The office of treasurer had a similar pattern. The second secretary of the colony, Thomas Welles served as treasurer for two years before becoming secretary in 1641. He was succeeded by William Whiting (who served from 1642 to1648) but then succeeded him and served again as treasurer from 1648 to 1652. (Welles then served consecutively as either governor or deputy governor from 1654 to 1659.) John Talcott, Sr. and John Talcott, Jr. held the treasurer position after Welles, from 1652 to 1676. Treasurer William Whiting’s son Joseph then served for 39 years, from 1679 to 1718, and his son John served nearly as long, from 1718 to 1750. From 1756 to 1818, five men occupied the position of treasurer, three of them serving terms of 13, 20, and 24 years. Three generations of Whitings held the position for 78 years, while three generations of Talcotts held it for 37 years.
Although Timothy Dwight and “The Lover of Steady Habits” endorsed the long-standing traditions of incumbency and a ruling elite, not everyone surveying Connecticut politics was as enthusiastic about the practices, and many were becoming disenchanted. After nearly 150 years, Connecticut’s Standing Order—the nexus of political, clerical, and social power—came under increased attack, beginning in the 1790s. Defenders of the system, most of them descendants of the state’s first families, had become Federalists and vigorously opposed efforts of the Republicans, citizens of a Jeffersonian persuasion, to effect change. The Republicans espoused a broadening of the electoral franchise, the severing of the tax-supported link between the state and the Congregational church and, ultimately, the drafting and ratification of a new state constitution to replace the Royal Charter of 1662.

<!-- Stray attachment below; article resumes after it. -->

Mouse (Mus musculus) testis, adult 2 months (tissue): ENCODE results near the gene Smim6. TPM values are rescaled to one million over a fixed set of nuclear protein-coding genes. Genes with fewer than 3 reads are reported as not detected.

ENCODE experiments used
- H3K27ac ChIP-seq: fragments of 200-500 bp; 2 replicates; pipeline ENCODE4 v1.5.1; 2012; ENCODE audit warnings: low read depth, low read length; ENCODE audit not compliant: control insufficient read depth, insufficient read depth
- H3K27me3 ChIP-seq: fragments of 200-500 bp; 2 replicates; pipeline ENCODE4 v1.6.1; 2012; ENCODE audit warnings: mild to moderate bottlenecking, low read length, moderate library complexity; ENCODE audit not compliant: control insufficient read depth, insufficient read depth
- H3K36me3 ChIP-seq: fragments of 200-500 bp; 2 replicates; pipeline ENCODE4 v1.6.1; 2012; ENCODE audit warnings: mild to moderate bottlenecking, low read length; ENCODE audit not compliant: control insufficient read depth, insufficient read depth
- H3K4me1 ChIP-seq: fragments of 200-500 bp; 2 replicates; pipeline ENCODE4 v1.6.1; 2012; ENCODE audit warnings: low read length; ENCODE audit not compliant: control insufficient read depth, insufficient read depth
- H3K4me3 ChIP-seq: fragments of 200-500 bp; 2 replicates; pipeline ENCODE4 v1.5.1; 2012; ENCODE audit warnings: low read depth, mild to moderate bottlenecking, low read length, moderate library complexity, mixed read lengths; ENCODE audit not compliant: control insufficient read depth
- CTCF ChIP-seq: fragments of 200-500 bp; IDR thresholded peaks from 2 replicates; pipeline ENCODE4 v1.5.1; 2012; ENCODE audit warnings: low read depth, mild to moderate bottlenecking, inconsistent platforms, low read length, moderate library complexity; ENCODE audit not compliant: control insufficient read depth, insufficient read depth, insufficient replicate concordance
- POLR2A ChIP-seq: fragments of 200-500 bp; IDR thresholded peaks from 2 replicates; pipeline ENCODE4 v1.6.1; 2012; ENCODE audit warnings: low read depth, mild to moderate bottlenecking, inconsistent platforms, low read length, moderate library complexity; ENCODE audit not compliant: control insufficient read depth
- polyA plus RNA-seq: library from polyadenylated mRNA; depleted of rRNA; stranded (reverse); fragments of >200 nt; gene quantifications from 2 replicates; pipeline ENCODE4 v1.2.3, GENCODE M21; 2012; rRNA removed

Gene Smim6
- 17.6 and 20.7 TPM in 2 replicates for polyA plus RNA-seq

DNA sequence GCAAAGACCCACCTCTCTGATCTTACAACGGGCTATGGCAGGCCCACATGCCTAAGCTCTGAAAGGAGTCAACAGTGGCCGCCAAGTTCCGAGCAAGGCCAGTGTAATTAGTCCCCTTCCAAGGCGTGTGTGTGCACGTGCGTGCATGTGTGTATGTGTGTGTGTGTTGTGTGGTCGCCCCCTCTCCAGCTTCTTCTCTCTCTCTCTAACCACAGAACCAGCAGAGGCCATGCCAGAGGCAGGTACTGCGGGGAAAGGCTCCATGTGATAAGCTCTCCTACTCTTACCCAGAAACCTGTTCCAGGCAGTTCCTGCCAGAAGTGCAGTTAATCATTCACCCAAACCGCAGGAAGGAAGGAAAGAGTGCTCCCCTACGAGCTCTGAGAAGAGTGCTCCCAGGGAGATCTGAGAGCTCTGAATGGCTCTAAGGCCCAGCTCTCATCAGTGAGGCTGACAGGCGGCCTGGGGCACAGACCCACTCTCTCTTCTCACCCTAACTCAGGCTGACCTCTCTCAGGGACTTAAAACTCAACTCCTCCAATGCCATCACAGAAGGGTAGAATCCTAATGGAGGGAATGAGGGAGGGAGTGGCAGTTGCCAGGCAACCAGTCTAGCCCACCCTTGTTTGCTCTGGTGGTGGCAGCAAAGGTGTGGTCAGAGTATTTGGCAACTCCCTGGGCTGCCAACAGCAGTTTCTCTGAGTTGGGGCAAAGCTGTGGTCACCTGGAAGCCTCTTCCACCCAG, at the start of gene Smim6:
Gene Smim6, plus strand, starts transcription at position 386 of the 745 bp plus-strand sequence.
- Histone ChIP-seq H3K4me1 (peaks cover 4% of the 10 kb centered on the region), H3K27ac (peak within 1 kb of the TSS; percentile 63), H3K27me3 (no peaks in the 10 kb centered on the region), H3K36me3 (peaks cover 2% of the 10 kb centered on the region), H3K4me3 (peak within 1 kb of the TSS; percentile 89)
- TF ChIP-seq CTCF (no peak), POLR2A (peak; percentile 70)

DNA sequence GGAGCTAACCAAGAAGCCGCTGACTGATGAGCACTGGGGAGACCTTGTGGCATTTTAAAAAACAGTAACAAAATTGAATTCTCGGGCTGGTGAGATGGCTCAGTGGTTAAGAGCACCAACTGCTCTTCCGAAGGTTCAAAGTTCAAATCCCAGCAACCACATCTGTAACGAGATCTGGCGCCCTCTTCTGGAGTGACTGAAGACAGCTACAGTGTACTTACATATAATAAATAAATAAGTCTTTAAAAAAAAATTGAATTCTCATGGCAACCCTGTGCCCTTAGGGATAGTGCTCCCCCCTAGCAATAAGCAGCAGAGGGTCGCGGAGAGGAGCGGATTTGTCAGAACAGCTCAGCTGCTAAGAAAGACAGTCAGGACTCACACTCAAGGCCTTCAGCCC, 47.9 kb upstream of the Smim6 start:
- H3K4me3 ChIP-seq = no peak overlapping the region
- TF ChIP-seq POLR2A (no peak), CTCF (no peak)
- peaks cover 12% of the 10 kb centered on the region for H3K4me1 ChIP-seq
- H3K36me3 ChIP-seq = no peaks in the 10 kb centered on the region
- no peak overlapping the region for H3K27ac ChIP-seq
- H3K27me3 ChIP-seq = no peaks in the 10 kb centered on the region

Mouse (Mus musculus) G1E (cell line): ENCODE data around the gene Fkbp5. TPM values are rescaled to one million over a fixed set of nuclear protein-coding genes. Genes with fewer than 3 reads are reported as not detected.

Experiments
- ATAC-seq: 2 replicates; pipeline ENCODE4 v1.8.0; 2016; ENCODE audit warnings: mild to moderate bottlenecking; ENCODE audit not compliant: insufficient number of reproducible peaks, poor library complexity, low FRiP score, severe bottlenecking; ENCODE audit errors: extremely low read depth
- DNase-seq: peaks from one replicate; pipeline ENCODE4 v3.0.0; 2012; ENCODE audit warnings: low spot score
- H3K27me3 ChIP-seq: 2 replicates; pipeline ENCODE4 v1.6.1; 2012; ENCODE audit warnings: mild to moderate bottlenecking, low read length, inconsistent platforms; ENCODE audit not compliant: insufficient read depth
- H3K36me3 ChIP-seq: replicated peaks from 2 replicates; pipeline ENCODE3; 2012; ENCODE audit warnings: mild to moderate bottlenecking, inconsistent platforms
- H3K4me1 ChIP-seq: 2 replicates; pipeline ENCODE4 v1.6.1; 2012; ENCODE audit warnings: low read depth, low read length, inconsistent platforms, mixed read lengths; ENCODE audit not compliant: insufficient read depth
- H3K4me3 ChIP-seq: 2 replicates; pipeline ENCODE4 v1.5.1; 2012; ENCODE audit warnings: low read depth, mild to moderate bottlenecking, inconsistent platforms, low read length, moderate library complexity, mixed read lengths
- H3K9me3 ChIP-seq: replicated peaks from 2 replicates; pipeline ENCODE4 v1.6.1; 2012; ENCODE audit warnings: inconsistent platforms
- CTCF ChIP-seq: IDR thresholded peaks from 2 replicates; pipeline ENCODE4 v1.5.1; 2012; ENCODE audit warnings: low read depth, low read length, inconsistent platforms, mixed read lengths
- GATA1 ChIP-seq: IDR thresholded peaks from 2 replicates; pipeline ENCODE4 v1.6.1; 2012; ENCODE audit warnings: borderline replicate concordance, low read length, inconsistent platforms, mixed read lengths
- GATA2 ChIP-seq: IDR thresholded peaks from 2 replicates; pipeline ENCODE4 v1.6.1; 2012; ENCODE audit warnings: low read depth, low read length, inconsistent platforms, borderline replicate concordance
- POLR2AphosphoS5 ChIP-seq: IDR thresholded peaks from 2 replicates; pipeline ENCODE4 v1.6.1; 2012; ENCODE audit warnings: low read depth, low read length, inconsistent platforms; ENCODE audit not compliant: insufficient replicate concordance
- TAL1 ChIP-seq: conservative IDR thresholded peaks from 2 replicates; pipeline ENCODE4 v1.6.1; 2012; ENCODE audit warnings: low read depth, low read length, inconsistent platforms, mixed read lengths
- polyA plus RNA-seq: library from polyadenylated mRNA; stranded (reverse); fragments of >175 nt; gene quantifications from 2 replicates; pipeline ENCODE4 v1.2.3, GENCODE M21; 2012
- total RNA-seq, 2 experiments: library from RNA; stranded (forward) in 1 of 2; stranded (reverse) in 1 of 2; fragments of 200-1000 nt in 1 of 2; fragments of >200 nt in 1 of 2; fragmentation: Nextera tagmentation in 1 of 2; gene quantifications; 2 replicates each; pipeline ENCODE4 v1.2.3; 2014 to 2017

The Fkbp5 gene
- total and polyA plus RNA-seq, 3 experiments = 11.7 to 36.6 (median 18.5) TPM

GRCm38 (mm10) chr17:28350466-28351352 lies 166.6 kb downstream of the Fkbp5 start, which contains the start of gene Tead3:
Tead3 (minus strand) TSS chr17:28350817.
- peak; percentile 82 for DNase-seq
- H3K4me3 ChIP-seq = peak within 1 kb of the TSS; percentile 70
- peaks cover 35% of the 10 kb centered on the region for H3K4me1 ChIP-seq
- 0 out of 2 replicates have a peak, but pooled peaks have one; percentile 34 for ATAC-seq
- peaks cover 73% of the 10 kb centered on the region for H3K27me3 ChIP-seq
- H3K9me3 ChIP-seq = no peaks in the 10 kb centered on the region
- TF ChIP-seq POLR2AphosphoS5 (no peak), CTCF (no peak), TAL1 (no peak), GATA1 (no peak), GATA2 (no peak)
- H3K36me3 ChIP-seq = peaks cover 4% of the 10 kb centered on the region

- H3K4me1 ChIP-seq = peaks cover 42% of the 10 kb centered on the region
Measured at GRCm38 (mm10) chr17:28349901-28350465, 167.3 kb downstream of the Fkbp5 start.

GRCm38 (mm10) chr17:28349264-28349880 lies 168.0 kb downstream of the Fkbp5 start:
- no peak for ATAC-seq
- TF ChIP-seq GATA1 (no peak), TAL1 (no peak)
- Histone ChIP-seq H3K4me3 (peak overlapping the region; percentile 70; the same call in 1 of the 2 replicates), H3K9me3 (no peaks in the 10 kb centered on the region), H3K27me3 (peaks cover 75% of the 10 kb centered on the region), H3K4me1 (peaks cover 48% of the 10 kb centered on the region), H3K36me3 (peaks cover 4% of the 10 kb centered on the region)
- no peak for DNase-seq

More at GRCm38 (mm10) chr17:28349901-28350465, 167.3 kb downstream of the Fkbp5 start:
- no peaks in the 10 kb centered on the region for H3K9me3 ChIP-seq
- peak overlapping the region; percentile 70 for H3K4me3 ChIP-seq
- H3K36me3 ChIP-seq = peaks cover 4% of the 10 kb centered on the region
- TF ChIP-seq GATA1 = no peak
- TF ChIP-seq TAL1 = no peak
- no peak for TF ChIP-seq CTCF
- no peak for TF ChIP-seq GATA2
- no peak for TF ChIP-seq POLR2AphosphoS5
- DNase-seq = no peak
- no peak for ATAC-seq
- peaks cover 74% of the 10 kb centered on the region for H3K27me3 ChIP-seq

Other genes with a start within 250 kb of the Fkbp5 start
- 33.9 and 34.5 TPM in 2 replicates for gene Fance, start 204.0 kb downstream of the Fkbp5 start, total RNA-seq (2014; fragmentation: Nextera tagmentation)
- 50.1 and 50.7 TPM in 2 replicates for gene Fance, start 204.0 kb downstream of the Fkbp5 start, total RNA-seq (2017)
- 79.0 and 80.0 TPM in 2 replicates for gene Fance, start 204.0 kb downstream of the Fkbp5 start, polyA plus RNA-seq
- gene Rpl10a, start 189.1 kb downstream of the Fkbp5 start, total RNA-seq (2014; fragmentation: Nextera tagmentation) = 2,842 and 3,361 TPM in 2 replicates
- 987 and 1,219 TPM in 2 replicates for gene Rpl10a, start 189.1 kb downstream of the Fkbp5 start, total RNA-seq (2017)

Early Connecticut Republicans were influenced by both the first, democratic aspect of the French Revolution and by positions espoused by Thomas Jefferson. Some were former Federalists and Congregationalists, but many were Episcopalians, angered at the Congregationalists’ refusal to allow them equal status, Baptists, and, later, Unitarians and Universalists. All were more liberal and tolerant than members of the Standing Order.
The Republicans first ran candidates for office in 1796 and established a statewide organization in 1800. In the elections of that year, Republicans received nearly one-third of the votes and ran candidates in every election after that. Efforts to break the hegemony of the tradition-bound Federalists finally bore fruit in the elections of 1817 and 1818. Oliver Wolcott, Jr. was elected governor in both years, and in 1818 the Toleration Party, formed in 1816 as a coalition of Republicans, religious dissenters, and other residents seeking broad political change, captured both houses of the general assembly.